(END VIDEO CLIP)

KLEIN: Paul Ryan, though, he is not actually repealing all of
Obamacare. He is repealing the part that gives people health insurance but
he is keeping as he has in his other budgets the tax increases in Obamacare
and the Medicare cuts -- those same Medicare cuts that he and Mitt Romney
ran against in the election. So, that is a repeal of Obamacare. He
repeals the care part, and keeps the costing you more money part.

And when you put all of that together and you add in some tactical
stuff about how congress`s budget and score keepers have made the
underlying estimates a bit optimistic, when you put all that together, Mr.
Ryan won`t have to do much at all to balance his budget in 10 years. All
he`s got to do is make peace with a bunch of Obama increases in Medicare
cuts that a number of times he and his party have bitterly opposed.

That -- that is the irony of Ryan`s budget this year. The reason he
can get it anywhere balance any time soon is Republicans have passed a
bunch of policies including tax increases and immediate Medicare cuts that
Ryan`s party have sworn to oppose.

It is an interesting take on bipartisanship. I will denounce your
policies in public but then I will use them in my plans. But in budget
season, the happiest and most surprising time of the year, anything can
happen.

Joining us now is Peter Orszag, vice chairman of global banking at
Citigroup, senior fellow on the Council on Foreign Relations, and former
director of the Office of Management and Budget for the Obama
administration.

Peter, it`s good to have you here. Your family must be very excited
about budget week.

PETER ORSZAG, FORMER OBAMA BUDGET DIRECTOR: You have your mom here
for this great event!

KLEIN: Indeed.

ORSZAG: Everyone is celebrating.

KLEIN: I want to talk to you about the goal here, balancing the
budget. This has become a big thing for Chairman Ryan.

What is the -- what is the argument for getting the budget balanced in
10 years? I think intuitively, people think, of course, we should have a
balanced budget, but a lot of economists think that actually hitting that
target is not that important.

ORSZAG: No, I don`t think hitting it that target important and
actually trying to hit that soon is probably a mistake. But what we want
over time is get our fiscal house in order, by which I mean that debt is no
longer exploding as a share of the economy. That doesn`t actually require
balancing the budget and it doesn`t require it over a 10-year window.

KLEIN: And what happens? You`re saying that if you balance a budget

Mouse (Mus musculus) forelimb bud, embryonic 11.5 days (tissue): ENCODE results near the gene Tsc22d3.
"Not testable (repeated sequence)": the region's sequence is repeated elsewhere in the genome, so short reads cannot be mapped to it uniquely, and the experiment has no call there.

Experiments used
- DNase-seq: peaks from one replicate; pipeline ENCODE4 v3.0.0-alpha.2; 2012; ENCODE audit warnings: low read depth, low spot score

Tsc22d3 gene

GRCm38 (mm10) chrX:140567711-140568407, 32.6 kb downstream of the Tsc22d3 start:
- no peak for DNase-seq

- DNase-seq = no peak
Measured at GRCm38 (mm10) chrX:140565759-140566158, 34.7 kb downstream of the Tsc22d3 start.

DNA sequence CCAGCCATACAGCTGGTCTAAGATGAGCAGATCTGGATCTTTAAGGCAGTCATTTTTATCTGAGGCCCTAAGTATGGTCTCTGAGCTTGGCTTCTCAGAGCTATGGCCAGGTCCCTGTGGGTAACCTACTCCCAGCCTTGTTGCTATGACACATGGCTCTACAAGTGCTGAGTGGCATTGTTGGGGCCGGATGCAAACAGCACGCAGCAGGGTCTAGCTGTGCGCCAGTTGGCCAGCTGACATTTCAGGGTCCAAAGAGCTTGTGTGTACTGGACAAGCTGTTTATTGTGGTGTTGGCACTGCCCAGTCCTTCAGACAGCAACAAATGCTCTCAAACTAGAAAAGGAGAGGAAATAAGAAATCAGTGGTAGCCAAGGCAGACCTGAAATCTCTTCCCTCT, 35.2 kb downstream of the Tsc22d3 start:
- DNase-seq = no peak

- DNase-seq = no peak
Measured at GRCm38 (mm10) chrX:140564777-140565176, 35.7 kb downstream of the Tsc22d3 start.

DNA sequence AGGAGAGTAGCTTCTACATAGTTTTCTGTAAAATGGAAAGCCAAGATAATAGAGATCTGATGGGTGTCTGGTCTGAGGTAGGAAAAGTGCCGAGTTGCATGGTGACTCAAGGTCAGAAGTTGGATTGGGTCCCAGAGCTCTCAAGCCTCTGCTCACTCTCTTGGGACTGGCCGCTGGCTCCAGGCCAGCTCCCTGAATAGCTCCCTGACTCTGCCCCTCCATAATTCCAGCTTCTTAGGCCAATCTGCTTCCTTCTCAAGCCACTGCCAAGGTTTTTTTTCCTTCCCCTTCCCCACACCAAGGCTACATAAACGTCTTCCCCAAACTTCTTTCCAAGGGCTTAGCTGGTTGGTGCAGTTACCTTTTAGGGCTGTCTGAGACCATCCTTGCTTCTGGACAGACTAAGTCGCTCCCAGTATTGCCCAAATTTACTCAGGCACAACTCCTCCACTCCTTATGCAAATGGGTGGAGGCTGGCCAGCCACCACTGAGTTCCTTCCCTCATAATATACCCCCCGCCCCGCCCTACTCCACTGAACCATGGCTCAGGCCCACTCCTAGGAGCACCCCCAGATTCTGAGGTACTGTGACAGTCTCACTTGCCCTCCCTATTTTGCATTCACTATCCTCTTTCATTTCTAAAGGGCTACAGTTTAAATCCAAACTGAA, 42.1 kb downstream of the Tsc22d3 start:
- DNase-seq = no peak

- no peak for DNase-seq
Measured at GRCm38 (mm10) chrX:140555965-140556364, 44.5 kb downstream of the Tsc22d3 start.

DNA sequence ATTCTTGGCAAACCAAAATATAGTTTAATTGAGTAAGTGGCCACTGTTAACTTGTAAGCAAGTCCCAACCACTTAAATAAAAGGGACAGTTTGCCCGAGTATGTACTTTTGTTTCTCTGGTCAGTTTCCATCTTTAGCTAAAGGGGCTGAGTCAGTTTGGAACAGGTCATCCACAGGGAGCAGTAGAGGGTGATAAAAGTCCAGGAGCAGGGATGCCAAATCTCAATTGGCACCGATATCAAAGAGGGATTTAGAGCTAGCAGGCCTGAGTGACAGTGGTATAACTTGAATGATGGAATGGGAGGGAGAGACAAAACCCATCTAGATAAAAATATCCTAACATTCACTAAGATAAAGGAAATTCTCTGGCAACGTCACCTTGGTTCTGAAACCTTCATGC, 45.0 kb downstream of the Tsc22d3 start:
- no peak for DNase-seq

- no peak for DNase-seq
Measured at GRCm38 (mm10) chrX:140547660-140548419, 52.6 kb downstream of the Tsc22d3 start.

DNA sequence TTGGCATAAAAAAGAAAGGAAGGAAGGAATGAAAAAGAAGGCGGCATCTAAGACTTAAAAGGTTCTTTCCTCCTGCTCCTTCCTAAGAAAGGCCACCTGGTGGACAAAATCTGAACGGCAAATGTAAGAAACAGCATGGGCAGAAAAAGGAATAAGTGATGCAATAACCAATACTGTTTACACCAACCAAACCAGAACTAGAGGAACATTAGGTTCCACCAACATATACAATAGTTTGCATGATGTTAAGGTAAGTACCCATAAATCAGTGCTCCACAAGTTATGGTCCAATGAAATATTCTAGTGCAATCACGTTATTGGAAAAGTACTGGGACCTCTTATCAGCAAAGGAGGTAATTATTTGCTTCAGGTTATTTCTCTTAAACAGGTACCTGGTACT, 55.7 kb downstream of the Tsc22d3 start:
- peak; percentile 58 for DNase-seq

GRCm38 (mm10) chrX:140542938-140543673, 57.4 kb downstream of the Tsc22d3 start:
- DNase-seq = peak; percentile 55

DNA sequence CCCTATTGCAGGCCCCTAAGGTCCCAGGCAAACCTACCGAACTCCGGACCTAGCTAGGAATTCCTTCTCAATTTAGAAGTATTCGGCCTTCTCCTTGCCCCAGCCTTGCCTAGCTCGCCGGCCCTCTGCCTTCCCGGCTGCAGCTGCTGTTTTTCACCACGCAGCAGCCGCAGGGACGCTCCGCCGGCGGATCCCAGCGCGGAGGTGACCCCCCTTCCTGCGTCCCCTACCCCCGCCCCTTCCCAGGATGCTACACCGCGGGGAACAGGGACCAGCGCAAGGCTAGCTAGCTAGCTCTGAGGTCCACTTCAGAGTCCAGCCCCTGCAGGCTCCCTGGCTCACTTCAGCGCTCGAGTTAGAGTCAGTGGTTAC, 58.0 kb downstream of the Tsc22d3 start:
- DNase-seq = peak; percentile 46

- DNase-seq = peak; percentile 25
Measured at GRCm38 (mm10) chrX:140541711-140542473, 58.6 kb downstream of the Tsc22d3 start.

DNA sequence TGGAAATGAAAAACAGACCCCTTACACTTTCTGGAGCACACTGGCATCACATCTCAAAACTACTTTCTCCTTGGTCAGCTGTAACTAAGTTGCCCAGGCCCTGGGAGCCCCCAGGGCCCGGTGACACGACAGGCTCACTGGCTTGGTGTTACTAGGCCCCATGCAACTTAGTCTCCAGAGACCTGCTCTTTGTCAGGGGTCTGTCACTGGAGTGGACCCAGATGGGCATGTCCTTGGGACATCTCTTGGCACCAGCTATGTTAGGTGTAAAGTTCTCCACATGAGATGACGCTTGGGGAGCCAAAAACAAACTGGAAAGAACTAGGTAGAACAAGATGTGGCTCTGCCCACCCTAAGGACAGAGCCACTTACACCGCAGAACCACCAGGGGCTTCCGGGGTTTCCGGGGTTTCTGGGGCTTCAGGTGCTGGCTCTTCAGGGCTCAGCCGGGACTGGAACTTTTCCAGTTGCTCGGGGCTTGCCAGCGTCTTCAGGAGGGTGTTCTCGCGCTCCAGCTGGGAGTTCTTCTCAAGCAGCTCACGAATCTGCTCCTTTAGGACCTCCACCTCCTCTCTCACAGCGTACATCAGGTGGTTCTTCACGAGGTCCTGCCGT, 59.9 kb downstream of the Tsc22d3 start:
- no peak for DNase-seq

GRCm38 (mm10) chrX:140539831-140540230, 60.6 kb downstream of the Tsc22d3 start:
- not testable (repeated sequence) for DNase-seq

or if you cut the deficit too quickly, it can actually be
counterproductive. So, what do you mean by that? What do you expect to be
the consequences of the budget here?

ORSZAG: Well, the problem with cutting the budget too soon when the
economy is still weak and unemployment rate is high is that that can
exacerbate to unemployment problems. So, what we want -- again, I`m sort
of beating my head against the wall here -- but what we want is actually if
anything, more stimulus up front, more infrastructure investment, coupled
with a lot of deficit reduction that`s phased in gradually over time and
gradually put us on a solid path. That`s not the combination we`re going
to get from the Ryan budget tomorrow.

KLEIN: No, I doubt it is. One of the things I thought was striking
in that interview he did with Wallace was that when it came to the
Affordable Care Act, when it came to Obamacare, he said for at least the
coverage side of it, that what he wanted to do is get it out of there.
That he thought the right policy is not have it there and as such that
policy is reflected in his budget even if at this point, it`s unrealistic.

What was interesting is when got asked about the fiscal cliff tax
increases, he said I don`t want to revisit any of that. That is settled
law. And it seems to be an admission that truly horrible, devastating,
awful things Republicans have been saying will happen if we raise any taxes
in this economy are not happening, will not happen, at least from this
level of tax increase, and actually at this point are happy to have that
extra money in the budget so they can get their budget where they want it
to be.

ORSZAG: Well, I think that`s right, although you have to remember --
I mean, the Ryan budget is going to have a series of magic asterisks in it.
A massive assumption what happens to Medicaid spending, big assumption
about Medicare, none of which is going to happen. And so, what they`re
doing by accepting the revenue is just dialing back ever so slightly the
size of the magic asterisk.

KLEIN: Well, and the other thing they`re going to have is he has a
"Wall Street Journal" op-ed out tonight where they talk about it they want
a tax reform that brings the it down to two rates only, 10 percent and 25
percent. And he is not going to say in this budget how. He says
forthcoming legislation from House Republicans showing how.

But that seems to me to be a very difficult thing to do in an even
mildly progressive way.

ORSZAG: It`s mathematically possible to bring down rates for high
earners, which is what happens when you move to a rate structure like that
without raising rates on low and middle income people if you`re going to
keep revenue constant. It`s just not mathematically possible.

So, the trick in all of these tax plans is typically that there are
some hidden, you know, shell somewhere, because you can`t accomplish all of
the objectives at the same time. Either, it`s a massive revenue loss or
it`s an increase in revenue from middle and lower income taxpayers, period.

KLEIN: And I want to just ask you about the sequester quickly. We
have in the coming months, we have these resolutions to fund the government
and stop the government shutdown and then after that we have another debt
ceiling question coming up in the summer some time.

Do you think that one of these will actually force some sort of
replacement for the sequester or do you think that we are actually going to